Finally, we have shown that: \[\begin{align} { \lvert \mathcal{E} (C, \mathcal{G})\rvert } & = { \lvert Y_0\rvert } + { \lvert Y_1\rvert }, \\ & \le { \lvert \left\{ B \subseteq C: (x_1, y_1) \notin B \text{ and } \mathcal{G} \text{ shatters } B \right\} \rvert }\\ & \qquad + { \lvert \left\{ B \subseteq C: (x_1, y_1) \in B \text{ and } \mathcal{G} \text{ shatters } B \right\} \rvert },\\ & \le { \lvert \left\{ B \subseteq C: \mathcal{G} \text{ shatters } B \right\} \rvert }, \end{align}\] which concludes the proof, by induction.

All of the results of Section 2.2 come into play to control the quantity \(\mathbb{E}\left[ { \lVert R_n - R\rVert }_\mathcal{G} \right]\) introduced in Proposition 3. They are necessary to derive a first, basic learning bound, presented in the section below.

2.3 - Uniform generalization bounds

By joining the results of Section 2.2 to control \(\mathbb{E}\left[ { \lVert R_n - R\rVert }_\mathcal{G} \right]\) in Proposition 3, with Theorem 2 for the deviation of \({ \lVert R_n - R\rVert }_\mathcal{G}\) to its mean, one can derive a simple uniform learning bound.

By combining Proposition 2, Corollary 2 and Lemma 4, we obtain the following result:

Proposition 7: Assume that \(\mathcal{G}\) is a VC-class of functions with VC-dimension \(V\), then: \[\begin{align} \mathbb{E}\left[ { \lVert R_n - R\rVert }_\mathcal{G} \right] \le \sqrt{ \frac{ 8 \log (2) + 8 V \log (1+2n)}{n}}. \end{align}\]

Proposition 7 gives a bound on \(\mathbb{E}\left[ { \lVert R_n - R\rVert }_\mathcal{G} \right]\), and we now deal with the other term in Proposition 3. The following corollary is a simple application of Theorem 2 to the random variable \({ \lVert R_n - R\rVert }_{\mathcal{G}}\).

Corollary 4: With \(Z = { \lVert R_n - R\rVert }_\mathcal{G}\), we have that: \[\begin{align} \mathbb{E}\left[ e^{\lambda(Z - \mathbb{E}[Z])} \right] \le e^{\lambda^2 n / 8 }. \end{align}\]

Proof. Introduce \(R_n'\) as the estimator where for a fixed \(i \in\{ 1, \dots, n \}\), \((X_i, Y_i)\) was substituted by some value \((X_i', Y_i') \in \mathcal{X}\times\mathcal{Y}\) in the estimator of the risk \(R_n\). The triangle inequality implies: \[\begin{align} { \lvert { \lVert R_n(g) - R(g) \rVert }_{\mathcal{G}} - { \lVert R_n'(g) - R(g) \rVert }_{\mathcal{G}} \rvert } & \le \sup_{g \in \mathcal{G}} { \lvert R_n(g) - R_n'(g) \rvert }, \\ & \le \frac{1}{n} \sup_{g \in \mathcal{G}} { \lvert \mathbb{I}\{ g(X_i) \ne Y_i \} - \mathbb{I}\{ g(X_i') \ne Y_i' \} \rvert } \le \frac{1}{n}, \end{align}\] which implies the result, with Theorem 2.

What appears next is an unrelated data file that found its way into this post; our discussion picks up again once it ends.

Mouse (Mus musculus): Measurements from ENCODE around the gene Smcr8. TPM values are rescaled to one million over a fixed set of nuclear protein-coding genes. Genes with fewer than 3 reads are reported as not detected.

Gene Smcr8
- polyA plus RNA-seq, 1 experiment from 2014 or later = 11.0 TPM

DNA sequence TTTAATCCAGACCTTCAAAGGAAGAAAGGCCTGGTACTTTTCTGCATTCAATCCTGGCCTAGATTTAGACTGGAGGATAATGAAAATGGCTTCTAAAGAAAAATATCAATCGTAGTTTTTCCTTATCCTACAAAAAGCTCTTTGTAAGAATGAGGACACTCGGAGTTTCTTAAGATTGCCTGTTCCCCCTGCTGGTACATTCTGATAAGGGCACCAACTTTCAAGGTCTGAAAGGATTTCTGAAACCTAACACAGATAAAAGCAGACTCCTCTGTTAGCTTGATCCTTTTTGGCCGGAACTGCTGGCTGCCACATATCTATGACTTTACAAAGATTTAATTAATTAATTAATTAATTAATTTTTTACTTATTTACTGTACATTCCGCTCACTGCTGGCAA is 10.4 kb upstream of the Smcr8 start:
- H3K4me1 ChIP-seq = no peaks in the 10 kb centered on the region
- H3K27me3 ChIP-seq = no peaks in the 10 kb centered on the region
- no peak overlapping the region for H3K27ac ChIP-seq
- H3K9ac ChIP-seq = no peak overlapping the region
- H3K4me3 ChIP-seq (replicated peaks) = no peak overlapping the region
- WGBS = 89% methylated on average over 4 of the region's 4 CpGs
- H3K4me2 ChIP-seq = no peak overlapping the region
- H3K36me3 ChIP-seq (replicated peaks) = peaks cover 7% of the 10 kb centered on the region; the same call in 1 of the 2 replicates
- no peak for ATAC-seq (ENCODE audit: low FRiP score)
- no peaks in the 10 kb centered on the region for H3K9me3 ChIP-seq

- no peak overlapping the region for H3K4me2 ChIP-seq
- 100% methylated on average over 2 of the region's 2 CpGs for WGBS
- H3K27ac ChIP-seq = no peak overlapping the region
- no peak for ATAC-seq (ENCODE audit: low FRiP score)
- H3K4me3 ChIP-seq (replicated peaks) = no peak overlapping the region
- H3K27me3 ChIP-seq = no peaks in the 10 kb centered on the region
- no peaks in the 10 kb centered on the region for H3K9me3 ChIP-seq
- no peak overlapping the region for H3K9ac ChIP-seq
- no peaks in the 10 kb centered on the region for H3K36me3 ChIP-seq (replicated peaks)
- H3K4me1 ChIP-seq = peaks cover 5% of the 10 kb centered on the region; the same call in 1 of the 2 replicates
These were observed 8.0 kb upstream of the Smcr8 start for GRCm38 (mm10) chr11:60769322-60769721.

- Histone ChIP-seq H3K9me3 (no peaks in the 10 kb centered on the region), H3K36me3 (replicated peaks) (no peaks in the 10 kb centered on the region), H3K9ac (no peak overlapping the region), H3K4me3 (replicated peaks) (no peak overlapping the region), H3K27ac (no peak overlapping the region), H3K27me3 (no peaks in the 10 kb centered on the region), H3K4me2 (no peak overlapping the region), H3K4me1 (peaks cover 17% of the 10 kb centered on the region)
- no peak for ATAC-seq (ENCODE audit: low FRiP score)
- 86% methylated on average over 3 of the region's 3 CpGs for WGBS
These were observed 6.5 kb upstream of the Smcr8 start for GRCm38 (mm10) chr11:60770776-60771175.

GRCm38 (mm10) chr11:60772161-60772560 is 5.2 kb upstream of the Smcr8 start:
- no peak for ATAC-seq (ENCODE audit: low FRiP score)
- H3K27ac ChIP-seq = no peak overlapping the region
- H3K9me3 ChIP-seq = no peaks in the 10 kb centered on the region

Joining the results of Proposition 3, with those of Proposition 7 and Corollary 4 gives the following learning bound, with an usual order in \(O(n^{-\frac{1}{2}})\) in statistical learning theory, as the term in \(\log(n)\) is negligible in front of the other terms. A more advanced technique for controlling the complexity of \(\mathcal{G}\), called chaining, allows to derive sharper bounds in \(O(n^{-\frac{1}{2}})\) without the logarithmic term \(\log(n)\). Chaining is mentioned in (Boucheron, Bousquet, and Lugosi 2005 Theorem 3.4), while its proof is featured in (Györfi 2002 Theorem 1.16 and 1.17).

Proposition 1: Assume that \(\mathcal{G}\) has finite VC dimension \(V\), then: for any \(\delta > 0, n \in \mathbb{N}^*\), w.p. \(\ge 1-\delta\), \[\begin{align} R(g_n) - R(g^\dagger) \le \sqrt{ \frac{2 \log \left( 1/\delta\right) }{n} } + 2 \sqrt{ \frac{8 \log (2) + 8V \log(1+2n)}{n} }. \end{align}\]

Proof. It follows from Eq. (3), that: \[\begin{align} \mathbb{P}\{ R(g_n)-R(g^\dagger) > t \} \le \mathbb{P}\left \{ 2 { \lVert R_n - R \rVert }_{\mathcal{G}} > t \right \}. \end{align}\] Combining Proposition 7 and Corollary 4, then minimizing the bound in Proposition 3 in \(\lambda\) gives, with \(C_{V,n}= 8 \log(2) + 8V \log(1+2n)\): \[\begin{align} \label{eq-upper-bound-chernoff}\tag{11} \mathbb{P}\left \{ { \lVert R_n - R \rVert }_{\mathcal{G}} > t \right \} \le \exp \left\{ - 2 \left( \sqrt{n} t - \sqrt{C_{V, n}} \right)^2 \right\}, \end{align}\] and inverting the bound gives the result.

While the bounds hold for any possible distribution \(P\), they are loose for most sensible distributions. Indeed, in many cases, the uniform deviation of the empirical risk \(\sup_{g\in\mathcal{G}} { \lvert R_n(g) - R(g)\rvert }\) over \(\mathcal{G}\) is a very poor bound for \(R(g_n) - R(g^\dagger)\), as mentioned in (Boucheron, Bousquet, and Lugosi 2005 Section 5.2). The looseness of the bound of this section is illustrated in Remark 3..

Remark 3: For the distributions defined in Example 1, we illustrate in Section 9 the value of the bound in Proposition 1 for the proposal family of decision stumps in \(\mathbb{R}\).